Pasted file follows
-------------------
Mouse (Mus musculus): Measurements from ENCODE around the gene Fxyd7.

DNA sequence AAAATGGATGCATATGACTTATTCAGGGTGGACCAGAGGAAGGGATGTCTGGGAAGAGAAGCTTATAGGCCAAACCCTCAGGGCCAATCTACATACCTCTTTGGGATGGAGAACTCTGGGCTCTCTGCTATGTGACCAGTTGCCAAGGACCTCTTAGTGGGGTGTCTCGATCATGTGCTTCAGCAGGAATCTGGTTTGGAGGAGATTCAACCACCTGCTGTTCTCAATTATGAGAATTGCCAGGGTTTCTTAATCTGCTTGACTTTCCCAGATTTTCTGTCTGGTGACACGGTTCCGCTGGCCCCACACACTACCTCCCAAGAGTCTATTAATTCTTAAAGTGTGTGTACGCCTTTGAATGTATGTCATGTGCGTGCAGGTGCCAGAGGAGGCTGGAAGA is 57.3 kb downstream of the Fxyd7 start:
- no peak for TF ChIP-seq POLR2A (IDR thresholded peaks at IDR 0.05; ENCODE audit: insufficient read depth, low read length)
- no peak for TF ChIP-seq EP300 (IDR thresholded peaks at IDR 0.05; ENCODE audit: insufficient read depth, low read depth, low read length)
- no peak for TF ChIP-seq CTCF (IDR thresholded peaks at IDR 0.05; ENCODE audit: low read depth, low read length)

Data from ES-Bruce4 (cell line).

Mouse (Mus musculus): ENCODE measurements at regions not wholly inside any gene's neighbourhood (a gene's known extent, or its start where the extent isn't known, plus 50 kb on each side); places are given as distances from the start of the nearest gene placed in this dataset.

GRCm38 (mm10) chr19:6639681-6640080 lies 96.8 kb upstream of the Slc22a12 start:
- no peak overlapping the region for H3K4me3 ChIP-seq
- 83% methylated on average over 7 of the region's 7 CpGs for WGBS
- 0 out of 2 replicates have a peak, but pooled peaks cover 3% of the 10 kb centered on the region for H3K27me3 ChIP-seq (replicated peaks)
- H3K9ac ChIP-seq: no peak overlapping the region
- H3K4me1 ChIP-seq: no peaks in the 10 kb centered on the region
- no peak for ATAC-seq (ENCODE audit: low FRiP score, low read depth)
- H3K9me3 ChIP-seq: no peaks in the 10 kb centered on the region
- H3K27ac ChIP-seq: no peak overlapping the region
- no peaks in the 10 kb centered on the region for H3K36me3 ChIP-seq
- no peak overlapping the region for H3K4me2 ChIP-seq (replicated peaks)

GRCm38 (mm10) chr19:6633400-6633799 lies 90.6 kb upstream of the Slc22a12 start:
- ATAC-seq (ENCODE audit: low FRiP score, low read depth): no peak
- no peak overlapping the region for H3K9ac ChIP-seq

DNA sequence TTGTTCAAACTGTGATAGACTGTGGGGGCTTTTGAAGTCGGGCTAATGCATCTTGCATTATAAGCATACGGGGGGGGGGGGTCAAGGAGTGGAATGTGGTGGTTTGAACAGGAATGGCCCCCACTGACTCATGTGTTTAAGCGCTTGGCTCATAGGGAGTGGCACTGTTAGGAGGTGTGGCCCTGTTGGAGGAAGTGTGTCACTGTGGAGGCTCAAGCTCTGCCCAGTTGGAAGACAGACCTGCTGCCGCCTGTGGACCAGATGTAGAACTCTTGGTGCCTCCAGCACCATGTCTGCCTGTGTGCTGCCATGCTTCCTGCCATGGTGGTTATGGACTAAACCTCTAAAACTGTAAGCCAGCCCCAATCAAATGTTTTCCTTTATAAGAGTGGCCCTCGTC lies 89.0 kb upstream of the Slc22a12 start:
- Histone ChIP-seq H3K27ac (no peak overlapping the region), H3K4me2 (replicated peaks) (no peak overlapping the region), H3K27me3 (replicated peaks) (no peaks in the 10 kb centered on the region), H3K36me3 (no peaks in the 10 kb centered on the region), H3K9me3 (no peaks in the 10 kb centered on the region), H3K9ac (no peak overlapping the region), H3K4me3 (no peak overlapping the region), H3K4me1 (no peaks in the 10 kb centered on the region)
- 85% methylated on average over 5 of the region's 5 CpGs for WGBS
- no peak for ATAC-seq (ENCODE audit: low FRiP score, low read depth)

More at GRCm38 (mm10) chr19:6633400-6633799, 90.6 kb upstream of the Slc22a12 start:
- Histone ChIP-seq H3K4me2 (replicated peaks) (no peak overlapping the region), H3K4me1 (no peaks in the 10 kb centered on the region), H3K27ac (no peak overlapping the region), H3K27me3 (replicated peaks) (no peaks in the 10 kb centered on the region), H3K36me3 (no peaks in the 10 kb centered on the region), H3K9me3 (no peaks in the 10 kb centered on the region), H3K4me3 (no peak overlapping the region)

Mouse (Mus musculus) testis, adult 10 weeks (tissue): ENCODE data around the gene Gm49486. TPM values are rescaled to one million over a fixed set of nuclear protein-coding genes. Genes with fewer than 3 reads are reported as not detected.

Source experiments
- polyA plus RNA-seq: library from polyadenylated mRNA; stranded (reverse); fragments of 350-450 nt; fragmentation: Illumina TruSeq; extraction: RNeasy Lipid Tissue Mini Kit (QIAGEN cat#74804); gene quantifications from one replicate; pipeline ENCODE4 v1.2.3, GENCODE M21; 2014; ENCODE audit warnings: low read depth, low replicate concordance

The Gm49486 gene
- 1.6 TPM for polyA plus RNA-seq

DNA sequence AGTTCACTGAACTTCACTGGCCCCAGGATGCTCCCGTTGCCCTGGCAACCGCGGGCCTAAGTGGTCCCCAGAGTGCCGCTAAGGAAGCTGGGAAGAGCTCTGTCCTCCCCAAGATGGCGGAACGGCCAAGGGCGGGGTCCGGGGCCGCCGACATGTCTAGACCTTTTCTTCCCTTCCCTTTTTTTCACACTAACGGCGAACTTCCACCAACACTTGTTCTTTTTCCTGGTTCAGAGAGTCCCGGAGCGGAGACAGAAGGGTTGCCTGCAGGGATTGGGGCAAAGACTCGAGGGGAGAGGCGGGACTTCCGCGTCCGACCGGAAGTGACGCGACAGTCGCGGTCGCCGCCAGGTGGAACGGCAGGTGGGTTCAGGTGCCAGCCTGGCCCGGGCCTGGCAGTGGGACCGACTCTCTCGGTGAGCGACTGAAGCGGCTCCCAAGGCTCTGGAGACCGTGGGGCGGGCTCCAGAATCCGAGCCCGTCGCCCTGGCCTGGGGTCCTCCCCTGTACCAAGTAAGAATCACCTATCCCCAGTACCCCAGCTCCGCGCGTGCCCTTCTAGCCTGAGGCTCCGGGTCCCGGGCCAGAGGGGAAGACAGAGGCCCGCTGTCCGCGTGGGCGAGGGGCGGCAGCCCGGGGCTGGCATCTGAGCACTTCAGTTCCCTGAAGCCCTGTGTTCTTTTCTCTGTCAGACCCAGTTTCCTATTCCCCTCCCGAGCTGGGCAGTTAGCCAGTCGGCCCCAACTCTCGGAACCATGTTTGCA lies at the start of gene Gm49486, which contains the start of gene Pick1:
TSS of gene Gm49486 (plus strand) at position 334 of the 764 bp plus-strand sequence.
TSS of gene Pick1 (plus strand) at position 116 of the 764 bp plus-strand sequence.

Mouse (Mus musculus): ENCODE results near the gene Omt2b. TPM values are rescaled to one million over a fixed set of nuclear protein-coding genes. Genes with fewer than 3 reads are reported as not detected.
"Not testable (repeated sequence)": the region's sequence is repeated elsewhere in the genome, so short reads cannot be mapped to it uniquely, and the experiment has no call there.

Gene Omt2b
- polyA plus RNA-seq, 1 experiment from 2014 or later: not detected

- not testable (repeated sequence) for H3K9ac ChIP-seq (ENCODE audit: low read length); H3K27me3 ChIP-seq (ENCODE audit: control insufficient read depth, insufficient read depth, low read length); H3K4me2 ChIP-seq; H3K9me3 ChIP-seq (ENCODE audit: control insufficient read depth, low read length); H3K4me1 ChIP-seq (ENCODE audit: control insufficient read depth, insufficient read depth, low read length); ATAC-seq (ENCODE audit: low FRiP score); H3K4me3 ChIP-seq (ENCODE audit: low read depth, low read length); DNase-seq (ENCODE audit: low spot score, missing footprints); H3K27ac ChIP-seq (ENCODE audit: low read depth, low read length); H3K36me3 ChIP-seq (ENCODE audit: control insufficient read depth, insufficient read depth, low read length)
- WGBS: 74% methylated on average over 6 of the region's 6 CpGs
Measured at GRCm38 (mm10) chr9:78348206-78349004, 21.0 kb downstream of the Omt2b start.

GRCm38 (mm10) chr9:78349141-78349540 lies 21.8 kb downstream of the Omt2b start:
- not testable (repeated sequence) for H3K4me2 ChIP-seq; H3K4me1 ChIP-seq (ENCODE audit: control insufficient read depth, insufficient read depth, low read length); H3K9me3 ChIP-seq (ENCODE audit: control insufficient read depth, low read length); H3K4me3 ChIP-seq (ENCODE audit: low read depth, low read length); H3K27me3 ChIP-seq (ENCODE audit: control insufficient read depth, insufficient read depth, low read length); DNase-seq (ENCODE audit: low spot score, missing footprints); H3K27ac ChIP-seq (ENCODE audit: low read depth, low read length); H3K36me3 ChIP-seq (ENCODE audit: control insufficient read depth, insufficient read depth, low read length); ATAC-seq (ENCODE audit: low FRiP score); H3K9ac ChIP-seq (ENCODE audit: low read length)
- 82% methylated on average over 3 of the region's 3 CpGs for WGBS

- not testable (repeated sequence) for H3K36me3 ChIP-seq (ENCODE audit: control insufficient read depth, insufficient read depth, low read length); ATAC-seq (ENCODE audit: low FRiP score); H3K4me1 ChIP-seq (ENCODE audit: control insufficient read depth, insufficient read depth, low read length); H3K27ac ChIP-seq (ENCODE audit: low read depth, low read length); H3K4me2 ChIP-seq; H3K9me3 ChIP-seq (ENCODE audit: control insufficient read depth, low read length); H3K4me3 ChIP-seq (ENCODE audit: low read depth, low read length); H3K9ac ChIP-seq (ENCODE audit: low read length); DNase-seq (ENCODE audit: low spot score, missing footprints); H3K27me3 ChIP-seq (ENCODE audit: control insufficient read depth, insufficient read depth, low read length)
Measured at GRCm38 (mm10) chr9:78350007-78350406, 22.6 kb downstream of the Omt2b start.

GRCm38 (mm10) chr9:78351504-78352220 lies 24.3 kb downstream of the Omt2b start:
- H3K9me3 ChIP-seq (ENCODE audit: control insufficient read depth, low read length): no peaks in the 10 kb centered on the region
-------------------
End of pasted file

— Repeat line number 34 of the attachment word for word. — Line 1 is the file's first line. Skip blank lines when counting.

TSS of gene Gm49486 (plus strand) at position 334 of the 764 bp plus-strand sequence.